Alumni Profile: Author Marc Fitten

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Marc Fitten’s novel approach   His debut novel is in its second U.S. printing and…

Georgia (Oct 28, 2009)

Marc Fitten’s novel approach
 
His debut novel is in its second U.S. printing and another novel is in the works.
Life is good.
 
Debut novel
As a graduate student at Kennesaw State, Marc Fitten wrote a novel inspired by the years he spent living in post-communist Hungary. That novel, about the love adventures of an irascible woman in her 60s, was published in the spring to critical acclaim, with Publishers Weekly calling it a promising debut. “Valeria’s Last Stand” is now in its second U.S. printing and is a bestseller in Germany. It is being published in Italian, French, Spanish and Hebrew. “I feel spectacular,” said Fitten, who is also an occasional op-ed writer for The New York Times. “I thought I’d sell a couple of copies in Europe and get to talk about it at parties.”
 
From communism to capitalism
Fitten was in Eastern Europe just after the collapse of communism and he witnessed first-hand the chaotic transition to capitalism, when people had lots of choices at supermarkets but could not afford to buy anything. He was struck by how this change affected the elderly, who had lived their entire lives based on a set of rules that became null when communism fell. “People had to reinvent their lives. It wasn’t very easy. Good or bad, socialism provided a certain standard of living, even if it was a meager one,” he said. “For old people, it was like an earthquake.”
 
Editor and novelist
Fitten’s day job is as editor of The Chattahoochee Review, a literary journal based at Georgia Perimeter College. He started working at the Review as an intern and in 2005 he was named editor. Fitten knew he wanted to be a novelist at age 15. His favorite writer was Henry Miller. “I read his books and discovered that he had gone to Europe. That’s what a lot of my favorite American writers did.” James Baldwin, George Orwell, Milan Kundera and Gabriel Garcia Marquez also served as inspiration. “I wanted to write with a global perspective. I wanted to be a global writer, not just an American writer.”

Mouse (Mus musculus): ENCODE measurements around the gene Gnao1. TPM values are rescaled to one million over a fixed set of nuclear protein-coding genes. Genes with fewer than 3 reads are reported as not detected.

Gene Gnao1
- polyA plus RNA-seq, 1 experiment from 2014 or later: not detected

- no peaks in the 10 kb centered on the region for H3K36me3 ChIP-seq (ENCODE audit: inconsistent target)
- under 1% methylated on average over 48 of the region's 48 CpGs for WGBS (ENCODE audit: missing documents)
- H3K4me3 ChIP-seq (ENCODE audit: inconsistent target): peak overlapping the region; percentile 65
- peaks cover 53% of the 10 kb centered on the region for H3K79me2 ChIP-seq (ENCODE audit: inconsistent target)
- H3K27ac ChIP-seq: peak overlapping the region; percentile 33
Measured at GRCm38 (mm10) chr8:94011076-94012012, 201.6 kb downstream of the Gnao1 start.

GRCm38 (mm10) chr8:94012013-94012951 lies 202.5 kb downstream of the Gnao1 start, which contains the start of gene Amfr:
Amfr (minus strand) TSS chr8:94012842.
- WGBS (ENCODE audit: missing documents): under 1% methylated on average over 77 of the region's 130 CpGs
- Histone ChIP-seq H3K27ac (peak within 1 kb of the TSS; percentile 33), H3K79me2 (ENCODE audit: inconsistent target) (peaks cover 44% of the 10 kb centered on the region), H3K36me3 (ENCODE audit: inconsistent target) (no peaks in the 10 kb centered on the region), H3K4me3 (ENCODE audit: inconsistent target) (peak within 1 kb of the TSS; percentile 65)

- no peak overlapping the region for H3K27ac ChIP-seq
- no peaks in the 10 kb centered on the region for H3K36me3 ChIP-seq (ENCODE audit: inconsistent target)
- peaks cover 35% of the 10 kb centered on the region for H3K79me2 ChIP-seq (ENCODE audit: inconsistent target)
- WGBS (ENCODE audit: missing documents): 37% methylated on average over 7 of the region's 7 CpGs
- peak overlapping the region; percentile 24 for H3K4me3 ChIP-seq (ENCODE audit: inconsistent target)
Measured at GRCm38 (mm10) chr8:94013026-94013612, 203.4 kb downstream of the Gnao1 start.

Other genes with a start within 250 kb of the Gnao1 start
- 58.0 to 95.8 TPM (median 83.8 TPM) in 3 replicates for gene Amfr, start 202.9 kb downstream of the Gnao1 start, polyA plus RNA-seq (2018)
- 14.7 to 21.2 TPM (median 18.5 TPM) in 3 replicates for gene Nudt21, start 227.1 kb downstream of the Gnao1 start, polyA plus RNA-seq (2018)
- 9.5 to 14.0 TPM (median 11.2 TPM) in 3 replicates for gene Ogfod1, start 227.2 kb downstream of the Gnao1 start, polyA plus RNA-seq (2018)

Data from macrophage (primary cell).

The world is his oyster
The son of Panamanian immigrants, Fitten was born in Brooklyn and grew up in the Bronx, where he attended Catholic school. His family moved to Atlanta when he was in the 10th grade. After graduating from the Marist School, he wanted to travel the world. “I’d been in Catholic school most of my life. I wanted to go out and see the world. I was headed to Bulgaria.” With $10,000 in his pocket, he ended up in Budapest, Hungary, instead. “I really wanted to get off the map. I ended up in the furthest eastern city I could find, Debrecen, and I loved it there. I stayed there for five years and came back in 1998. I loved it,” he said. “I’d spent all my money in six months.”
 
Years at KSU
When he returned to the states, Fitten enrolled at KSU. His colleagues at The Chattahoochee Review told him that if he wanted to be a writer, he should meet writers. So he came to Kennesaw State because author Tony Grooms was teaching here. Fitten majored in English and graduated at age 29. He came back to KSU for his master’s in professional writing. With Grooms as a mentor, Fitten wrote the bulk of “Valeria’s Last Stand” while pursuing graduate studies. “The book was mostly done by the time I finished,” he said. “It’s not as magical as [the works of] Gabriel Garcia Marquez. It is not magical realism but there’s a tone about [magical realism] that I tried to emulate.”
 
Long road to success
By the time he got to KSU, Fitten had been writing short stories for years and was tired of getting rejected by literary publications. So he decided to write a novel. He submitted the first chapter of “Valeria’s Last Stand” as a short story to a literary journal and it was accepted. That led him to a German agent who loved his manuscript and tried to sell it in Europe. Though the deal fell through, the novel had generated enough buzz at the 2008 London Book Festival. “Valeria’s Last Stand” was purchased in several European countries earlier this year. Fitten is now working on his second novel, due next year. “Now I just have to do it again and do it again and do it again.”
 
- Aixa M. Pascual
 



A leader in innovative teaching and learning, Kennesaw State University offers more than 150 undergraduate, graduate and doctoral degrees to its approximately 38,000 students. With 13 colleges on two metro Atlanta campuses, Kennesaw State is a member of the University System of Georgia and the third-largest university in the state. The university’s vibrant campus culture, diverse population, strong global ties and entrepreneurial spirit draw students from throughout the region and from 92 countries across the globe. Kennesaw State is a Carnegie-designated doctoral research institution (R2), placing it among an elite group of only 6 percent of U.S. colleges and universities with an R1 or R2 status, and one of the 50 largest public institutions in the country. For more information, visit kennesaw.edu.

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